Market prices condense and represent information about preferences, the availability of resources, production costs, supply and demand, and so forth which is otherwise spread throughout the economy in an unusable state. With the prices of final goods, the prices of the factors of production, prices for distribution, an entrepreneur is able to make sensible economic calculations. When people want more of a good or service they begin buying whatever quantity of it exists, which makes providing the good or service more profitable, which serves as a signal to entrepreneurs to enter this segment of the market. The reverse process serves as a signal to entrepreneurs to leave this segment of the market.

Thousands, or perhaps millions, of people are able to act as if they are a working together to accomplish all of this, but in fact it’s just individuals making economic decisions moment-to-moment or day-by-day.

The central mechanism making all of this possible is the price system.

10 Shouldn’t the government try to raise the prices of stock shares, in order to promote investment and growth?

No. Doing this won’t help the people who’s stock was trading below the new price, they will simply be booted out of the market. Even if this somehow weren’t the case (because people were mandated to own a certain amount of stock or whatever) the company’s boosted purchasing power would come from stock purchasers who have had their own purchasing power reduced by the same amount.

It’s unlikely that many will be buying the stocks at the new price, which means that for the most part people are just buying those stocks they would’ve bought anyway, only without the option of buying stocks that had been trading at the less-than-mandated price.

11 How do corporate “raiders” promote efficiency when they engage in leveraged buyouts?

They free up assets like labor and equipment which can be used by other firms. The “raider” essentially waits until such time as a company’s assets exceed its share price on a stock exchange, leverage their buying power to raise enough money to purchase the firm, and then auction the company off piecemeal.

This allows the mis-used resources tied up in the company to be better utilized elsewhere. Other firms might bid on the computers, office equipment, etc. of the original firm.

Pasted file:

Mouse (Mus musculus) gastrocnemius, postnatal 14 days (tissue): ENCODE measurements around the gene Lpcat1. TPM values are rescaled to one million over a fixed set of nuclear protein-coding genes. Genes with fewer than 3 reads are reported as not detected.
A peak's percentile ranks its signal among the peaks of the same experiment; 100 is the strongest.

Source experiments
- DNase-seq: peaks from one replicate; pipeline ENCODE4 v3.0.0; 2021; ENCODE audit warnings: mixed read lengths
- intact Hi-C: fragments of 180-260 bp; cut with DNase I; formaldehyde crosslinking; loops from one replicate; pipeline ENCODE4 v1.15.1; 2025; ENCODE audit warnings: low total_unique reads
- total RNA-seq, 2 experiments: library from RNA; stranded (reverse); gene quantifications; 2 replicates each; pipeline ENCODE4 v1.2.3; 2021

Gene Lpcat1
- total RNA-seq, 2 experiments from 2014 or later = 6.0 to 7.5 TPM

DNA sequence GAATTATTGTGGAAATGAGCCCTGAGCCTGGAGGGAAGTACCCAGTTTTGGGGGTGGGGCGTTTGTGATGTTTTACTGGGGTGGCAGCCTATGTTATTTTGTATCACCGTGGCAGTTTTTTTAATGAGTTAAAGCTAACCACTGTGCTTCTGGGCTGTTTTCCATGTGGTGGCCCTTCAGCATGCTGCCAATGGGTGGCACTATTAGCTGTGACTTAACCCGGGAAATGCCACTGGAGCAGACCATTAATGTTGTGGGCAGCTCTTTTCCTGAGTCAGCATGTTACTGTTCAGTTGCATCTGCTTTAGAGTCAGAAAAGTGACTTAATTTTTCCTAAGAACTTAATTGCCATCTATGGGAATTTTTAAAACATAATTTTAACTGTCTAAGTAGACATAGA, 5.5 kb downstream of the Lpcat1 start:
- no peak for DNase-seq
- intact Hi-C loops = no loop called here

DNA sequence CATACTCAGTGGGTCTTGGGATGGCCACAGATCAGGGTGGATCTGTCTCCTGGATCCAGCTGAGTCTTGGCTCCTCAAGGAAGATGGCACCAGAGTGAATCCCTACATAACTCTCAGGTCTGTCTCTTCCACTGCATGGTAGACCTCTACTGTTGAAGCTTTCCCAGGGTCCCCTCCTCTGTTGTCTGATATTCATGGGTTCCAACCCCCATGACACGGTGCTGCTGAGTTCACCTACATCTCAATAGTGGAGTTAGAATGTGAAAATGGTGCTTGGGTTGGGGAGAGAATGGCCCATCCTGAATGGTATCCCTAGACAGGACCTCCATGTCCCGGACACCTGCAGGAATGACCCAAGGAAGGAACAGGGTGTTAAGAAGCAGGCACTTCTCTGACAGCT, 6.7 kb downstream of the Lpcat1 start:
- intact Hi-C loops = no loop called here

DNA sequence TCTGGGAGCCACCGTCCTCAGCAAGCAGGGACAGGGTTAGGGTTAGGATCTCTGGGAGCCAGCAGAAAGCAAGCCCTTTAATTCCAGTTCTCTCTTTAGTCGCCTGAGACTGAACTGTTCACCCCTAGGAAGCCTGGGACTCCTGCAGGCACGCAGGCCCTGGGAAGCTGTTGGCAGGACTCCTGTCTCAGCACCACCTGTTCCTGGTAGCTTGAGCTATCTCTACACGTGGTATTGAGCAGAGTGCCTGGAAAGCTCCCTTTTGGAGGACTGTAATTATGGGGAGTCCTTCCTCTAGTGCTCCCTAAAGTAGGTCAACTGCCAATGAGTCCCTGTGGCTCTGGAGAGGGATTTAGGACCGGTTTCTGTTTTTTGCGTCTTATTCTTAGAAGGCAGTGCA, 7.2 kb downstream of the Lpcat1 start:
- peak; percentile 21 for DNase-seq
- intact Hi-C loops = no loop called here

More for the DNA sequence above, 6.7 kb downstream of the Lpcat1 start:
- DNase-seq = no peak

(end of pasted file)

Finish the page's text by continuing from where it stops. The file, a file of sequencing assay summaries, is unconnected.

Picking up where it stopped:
12 Why does Callahan write that “…there is no use crying over spilled milk?”

In the real economy failures happen. Entrepreneurs misjudge the markets, conditions change and old techniques are no longer viable, speculators and investors make bad calls, money is lost.

The free market corrects for this be liquidating the resources tied up in these unprofitable ventures, making them available for use elsewhere. This is a healthy and necessary part of a functioning economy, not a reason to cry and wring our hands and subsidize failing enterprises at the public’s expense.

There is nothing wrong with taking pity on people who have fallen on hard times, economically, but the correct approach is not bailouts, it’s to let the failures happen and new ventures to emerge.

WorldSys: Austrian Home Study Course, Week 28

READINGS: “Middle-of-the-road Policy Leads to Socialism” by Ludwig Von Mises, Chapters 11 and 12 of Gene Callahan’s “Economics for Real People”

1 What is interventionism?

A third-way system meant to stand equidistant between communism and capitalism, retaining the advantages and avoiding the pitfalls of each.

Interventionism essentially calls for having a market and a State, with the latter heavily involved in the operation of the former, issuing orders, controlling prices, wages, and interest rates, and otherwise meddling in the free economic choices made by individuals.

2 How does interventionism differ from full socialism?

Interventionism allows quite a lot of ostensively free economic activity, and lacks anything so nasty as socialism’s full public ownership of the means of production.

For a while, anyway.

3 Name some examples of typical interventions?